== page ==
b) positional vertigo, occurring after a change of head position;
c) visually-induced vertigo, triggered by a complex or large moving visual stimulus;
d) head motion-induced vertigo, occurring during head motion;
e) head motion-induced dizziness with nausea (dizziness is characterized by a sensation of disturbed spatial orientation; other forms of dizziness are currently not included in the classification of vestibular migraine).
How long does it last?
The duration of attacks is highly variable. Episodes of dizziness can last a few seconds up to a few days (2).
- About 30% of patients have episodes lasting minutes.
- 30% have attacks for hours.
- Another 30% have attacks over several days.
- The remaining 10% have attacks lasting only seconds, which tend to occur repeatedly during head motion, visual stimulation, or after changes of head position. (4)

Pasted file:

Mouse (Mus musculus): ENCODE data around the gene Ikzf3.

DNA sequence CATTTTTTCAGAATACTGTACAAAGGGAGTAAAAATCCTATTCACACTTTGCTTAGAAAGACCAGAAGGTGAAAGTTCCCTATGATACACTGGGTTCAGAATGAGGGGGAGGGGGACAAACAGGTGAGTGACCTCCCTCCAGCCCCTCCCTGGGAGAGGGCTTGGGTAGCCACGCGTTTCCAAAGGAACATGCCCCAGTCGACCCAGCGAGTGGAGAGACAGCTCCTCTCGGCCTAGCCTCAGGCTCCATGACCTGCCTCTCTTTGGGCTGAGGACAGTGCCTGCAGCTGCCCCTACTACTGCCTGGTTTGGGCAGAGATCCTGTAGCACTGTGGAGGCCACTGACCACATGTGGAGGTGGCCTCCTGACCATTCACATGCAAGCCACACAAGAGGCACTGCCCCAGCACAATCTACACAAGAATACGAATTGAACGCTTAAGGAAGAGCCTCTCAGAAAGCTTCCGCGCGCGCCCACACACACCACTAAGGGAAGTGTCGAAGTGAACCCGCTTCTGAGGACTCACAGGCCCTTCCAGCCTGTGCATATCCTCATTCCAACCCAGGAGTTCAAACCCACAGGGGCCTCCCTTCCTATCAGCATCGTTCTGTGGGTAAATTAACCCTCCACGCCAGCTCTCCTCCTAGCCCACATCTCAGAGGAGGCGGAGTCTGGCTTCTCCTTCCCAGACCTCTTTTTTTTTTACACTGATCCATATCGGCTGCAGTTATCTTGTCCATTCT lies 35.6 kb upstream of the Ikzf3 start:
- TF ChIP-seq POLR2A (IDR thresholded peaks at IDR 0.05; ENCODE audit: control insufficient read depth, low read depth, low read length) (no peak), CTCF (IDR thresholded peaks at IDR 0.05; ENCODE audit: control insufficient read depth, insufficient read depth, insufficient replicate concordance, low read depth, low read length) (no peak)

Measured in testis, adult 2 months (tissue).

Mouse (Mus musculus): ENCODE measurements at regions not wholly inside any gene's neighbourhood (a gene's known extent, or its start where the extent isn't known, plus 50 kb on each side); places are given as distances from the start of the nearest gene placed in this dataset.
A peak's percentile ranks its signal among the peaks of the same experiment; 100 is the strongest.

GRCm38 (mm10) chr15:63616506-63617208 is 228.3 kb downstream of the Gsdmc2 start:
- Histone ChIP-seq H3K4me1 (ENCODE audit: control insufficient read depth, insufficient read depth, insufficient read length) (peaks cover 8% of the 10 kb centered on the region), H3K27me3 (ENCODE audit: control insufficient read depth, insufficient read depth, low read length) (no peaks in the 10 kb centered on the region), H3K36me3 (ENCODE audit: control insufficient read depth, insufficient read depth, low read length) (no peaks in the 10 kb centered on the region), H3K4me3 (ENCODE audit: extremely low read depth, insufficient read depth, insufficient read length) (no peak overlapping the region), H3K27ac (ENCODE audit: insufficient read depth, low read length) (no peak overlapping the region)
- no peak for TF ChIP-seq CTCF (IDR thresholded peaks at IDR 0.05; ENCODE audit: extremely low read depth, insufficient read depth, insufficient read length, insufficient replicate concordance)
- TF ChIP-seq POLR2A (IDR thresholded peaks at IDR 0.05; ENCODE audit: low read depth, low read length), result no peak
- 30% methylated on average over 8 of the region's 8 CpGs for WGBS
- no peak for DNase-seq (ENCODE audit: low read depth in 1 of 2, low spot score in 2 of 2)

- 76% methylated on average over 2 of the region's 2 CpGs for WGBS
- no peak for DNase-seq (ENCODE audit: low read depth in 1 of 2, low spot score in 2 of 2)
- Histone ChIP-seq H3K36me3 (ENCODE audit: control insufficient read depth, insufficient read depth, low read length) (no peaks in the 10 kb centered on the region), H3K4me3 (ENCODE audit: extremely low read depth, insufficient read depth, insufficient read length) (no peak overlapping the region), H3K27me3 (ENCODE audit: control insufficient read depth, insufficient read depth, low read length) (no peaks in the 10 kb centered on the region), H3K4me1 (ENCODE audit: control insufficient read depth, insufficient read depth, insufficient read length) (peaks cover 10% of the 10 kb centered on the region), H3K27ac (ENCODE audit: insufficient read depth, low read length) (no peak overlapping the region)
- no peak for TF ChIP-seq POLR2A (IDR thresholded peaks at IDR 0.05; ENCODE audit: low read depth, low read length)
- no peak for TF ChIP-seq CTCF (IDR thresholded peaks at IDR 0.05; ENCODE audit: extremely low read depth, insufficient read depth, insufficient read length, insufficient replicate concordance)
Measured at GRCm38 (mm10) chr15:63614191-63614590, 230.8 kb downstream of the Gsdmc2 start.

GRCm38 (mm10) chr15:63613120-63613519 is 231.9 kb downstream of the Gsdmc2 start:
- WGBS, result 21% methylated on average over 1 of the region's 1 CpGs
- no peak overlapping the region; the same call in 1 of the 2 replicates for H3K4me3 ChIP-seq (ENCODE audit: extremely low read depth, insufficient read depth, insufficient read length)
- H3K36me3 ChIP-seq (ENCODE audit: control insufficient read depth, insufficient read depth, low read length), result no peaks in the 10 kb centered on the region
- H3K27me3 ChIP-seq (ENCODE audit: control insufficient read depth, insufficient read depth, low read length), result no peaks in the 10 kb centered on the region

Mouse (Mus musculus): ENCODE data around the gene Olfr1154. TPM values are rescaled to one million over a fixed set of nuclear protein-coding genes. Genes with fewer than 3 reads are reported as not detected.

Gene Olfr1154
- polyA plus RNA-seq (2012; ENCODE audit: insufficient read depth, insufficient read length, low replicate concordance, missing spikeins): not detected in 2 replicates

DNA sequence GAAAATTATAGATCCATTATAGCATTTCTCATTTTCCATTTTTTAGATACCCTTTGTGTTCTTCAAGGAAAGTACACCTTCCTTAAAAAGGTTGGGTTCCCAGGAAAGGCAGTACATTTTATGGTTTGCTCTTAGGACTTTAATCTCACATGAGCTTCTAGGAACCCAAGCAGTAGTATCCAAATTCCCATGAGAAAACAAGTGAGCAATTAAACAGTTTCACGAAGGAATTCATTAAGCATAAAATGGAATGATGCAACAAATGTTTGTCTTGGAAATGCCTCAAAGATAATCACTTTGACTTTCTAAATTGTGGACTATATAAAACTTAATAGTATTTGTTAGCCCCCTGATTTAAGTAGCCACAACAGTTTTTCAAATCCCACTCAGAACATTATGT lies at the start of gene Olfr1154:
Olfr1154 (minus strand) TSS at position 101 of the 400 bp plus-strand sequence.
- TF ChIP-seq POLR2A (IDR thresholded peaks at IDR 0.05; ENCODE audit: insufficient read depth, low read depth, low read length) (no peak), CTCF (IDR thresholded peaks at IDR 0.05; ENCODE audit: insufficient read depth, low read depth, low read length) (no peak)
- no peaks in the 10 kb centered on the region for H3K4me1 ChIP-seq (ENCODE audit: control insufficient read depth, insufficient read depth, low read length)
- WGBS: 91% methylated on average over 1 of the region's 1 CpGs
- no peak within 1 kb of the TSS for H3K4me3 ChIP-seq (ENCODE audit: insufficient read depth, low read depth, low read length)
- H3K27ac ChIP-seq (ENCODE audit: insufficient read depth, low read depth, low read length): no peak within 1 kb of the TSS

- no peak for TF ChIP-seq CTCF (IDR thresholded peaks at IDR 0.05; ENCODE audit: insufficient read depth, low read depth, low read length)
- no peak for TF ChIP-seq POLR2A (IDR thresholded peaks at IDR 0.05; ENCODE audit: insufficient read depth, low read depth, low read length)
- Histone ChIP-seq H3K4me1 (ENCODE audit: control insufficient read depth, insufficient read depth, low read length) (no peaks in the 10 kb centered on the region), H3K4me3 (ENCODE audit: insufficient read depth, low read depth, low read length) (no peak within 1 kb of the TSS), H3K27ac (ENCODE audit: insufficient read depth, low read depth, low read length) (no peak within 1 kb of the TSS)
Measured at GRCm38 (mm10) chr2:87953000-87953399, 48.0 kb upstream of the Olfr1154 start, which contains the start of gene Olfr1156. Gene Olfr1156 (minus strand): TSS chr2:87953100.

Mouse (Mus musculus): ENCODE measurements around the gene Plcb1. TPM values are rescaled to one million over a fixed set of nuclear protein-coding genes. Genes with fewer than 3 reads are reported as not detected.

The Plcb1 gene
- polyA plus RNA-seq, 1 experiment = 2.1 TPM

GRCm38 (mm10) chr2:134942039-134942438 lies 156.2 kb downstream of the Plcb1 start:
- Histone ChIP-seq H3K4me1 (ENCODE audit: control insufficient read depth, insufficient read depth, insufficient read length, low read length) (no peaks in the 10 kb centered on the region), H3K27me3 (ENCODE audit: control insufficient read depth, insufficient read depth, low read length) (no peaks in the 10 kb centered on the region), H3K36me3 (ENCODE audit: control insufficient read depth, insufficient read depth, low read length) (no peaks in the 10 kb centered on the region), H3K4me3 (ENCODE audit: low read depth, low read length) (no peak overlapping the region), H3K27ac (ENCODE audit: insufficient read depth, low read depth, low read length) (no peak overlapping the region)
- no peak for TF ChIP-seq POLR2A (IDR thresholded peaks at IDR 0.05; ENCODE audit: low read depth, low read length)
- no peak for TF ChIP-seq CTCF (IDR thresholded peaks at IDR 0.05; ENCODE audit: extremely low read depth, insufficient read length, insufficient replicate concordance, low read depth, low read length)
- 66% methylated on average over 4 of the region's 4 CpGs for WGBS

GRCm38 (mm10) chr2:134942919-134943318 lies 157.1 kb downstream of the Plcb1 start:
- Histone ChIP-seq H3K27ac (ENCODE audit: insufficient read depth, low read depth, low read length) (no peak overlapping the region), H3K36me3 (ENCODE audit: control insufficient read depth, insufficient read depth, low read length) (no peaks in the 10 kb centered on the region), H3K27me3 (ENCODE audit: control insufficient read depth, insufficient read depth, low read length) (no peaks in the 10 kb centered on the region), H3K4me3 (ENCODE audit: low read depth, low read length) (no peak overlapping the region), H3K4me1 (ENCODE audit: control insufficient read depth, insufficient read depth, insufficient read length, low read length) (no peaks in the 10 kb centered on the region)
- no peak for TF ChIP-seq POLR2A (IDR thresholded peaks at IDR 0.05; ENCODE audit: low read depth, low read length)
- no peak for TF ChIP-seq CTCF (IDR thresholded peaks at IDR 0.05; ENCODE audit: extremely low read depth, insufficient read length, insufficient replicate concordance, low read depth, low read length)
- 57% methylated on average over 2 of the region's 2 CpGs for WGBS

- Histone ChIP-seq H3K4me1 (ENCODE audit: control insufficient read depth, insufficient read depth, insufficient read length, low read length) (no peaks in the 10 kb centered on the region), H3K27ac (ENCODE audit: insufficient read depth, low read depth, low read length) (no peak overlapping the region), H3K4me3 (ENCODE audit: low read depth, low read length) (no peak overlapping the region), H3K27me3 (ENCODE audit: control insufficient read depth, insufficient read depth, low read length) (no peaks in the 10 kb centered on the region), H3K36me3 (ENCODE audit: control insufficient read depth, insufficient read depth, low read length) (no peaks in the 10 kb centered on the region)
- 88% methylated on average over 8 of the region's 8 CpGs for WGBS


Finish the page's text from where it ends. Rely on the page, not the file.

There is a small percentage of people who have debilitating daily vertigo that can be an extremely disruptive experience.
Who experiences Vestibular Migraine?
40% to 70% of those with migraine will experience vertigo at some point but not necessarily with every attack. (2)
In most cases migraines occur earlier in life than VM (2). VM also arises more often in women than in men.
It is surprisingly common in migraine. Up to 10.3% of patients described VM in a Chinese neurological department. (1) This is also the type of migraine which musician Janet Jackson experiences.
Why does vertigo occur in some, but not all people with migraines?
The mechanism of VM is not fully understood. There may be interactions between pain and balance pathways in the brain during attacks of VM that do not occur during typical migraine attacks. Any abnormalities in the inner ear of VM sufferers may also be causing balance problems.
What triggers Vestibular Migraine?